Legg on Eastside

In this review of the Damian Ortega show at Ikon Eastside Terry Grimley interviews curator Helen Legg giving some insight in why they’re in a big dirty warehouse.

Some visitors might feel that the current space would make a perfect permanent gallery if only its walls were given a good scrub and a few coats of white emulsion, and the roof was re-glazed. But apparently artists and curators like it in its raw state, just as the metal-bashers left it.

“We love it here,” says Helen. “You should see it when the artists first see it and we say can you make something for this space. They just drool.

“Birmingham has got this great industrial history and it’s crazy for us not to have a space like this that reflects it. We’ll close this one in October because it gets incredibly cold in the winter, and we’ll be saying goodbye to it with a party on Hallowe’en. Then we hope to reopen in a different location next summer.”

While you might think that galleries would be an essential ingredient of a new cultural quarter, the economics of providing them are challenging, to say the least.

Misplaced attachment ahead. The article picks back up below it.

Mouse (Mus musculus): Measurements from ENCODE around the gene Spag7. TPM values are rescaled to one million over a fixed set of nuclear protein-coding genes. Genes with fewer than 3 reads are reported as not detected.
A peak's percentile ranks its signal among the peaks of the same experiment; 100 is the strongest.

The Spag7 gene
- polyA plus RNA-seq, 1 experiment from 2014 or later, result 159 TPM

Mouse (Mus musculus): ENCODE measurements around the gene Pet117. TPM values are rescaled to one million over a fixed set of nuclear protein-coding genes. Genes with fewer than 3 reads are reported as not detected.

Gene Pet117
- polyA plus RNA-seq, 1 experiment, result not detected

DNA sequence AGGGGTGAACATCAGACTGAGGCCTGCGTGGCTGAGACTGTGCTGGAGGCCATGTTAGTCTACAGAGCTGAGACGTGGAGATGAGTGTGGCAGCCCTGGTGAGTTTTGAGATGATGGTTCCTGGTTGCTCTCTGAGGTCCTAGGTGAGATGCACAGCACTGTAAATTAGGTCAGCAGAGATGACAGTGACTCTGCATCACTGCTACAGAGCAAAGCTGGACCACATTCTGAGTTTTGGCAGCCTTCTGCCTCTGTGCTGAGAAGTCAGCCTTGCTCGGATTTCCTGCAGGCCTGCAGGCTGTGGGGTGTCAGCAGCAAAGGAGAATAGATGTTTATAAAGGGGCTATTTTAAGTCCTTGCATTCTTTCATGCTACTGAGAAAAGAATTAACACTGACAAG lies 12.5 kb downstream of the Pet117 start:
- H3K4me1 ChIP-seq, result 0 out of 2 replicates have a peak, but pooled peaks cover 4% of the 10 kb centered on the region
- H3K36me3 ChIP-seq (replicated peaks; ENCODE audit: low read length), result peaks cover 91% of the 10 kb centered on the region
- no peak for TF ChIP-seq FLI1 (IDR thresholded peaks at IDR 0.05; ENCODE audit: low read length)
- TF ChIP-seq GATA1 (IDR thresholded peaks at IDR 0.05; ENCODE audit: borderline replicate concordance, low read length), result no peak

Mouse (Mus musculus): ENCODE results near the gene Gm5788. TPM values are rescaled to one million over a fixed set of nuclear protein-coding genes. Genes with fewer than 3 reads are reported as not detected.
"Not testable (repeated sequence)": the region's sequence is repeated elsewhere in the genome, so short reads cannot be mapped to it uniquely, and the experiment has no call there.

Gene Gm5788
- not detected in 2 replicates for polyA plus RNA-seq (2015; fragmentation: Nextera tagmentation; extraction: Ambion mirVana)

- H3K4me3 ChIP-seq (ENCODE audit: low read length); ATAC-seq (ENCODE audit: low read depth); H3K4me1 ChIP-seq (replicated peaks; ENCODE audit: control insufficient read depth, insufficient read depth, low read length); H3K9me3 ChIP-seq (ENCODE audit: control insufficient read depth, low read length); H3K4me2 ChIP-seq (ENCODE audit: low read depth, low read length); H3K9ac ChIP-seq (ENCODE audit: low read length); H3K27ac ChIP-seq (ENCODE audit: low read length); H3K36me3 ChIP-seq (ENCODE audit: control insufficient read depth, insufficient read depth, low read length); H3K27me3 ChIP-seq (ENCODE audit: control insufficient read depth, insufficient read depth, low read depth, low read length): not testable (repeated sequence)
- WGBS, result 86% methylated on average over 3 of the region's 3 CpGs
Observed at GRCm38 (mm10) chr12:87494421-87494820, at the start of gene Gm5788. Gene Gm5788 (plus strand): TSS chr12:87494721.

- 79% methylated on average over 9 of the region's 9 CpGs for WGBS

“We couldn’t provide a permanent space like this unless there was some permanent funding.” says Helen. “People are being encouraging – the council like what we are doing down here, and the Arts Council like what we’ve done, but the Arts Council has lost a lot of lottery money.

“So we just have to keep on putting effort into it. In Birmingham there are so many empty factories and it does need more spaces like this, something to give the city a bit of an edge.”

She points to Prof Michael Parkinson’s council-commissioned study of the city centre, which calls for the future development of Eastside to remain “gritty” as a foil to recent glossier developments such as the Bullring.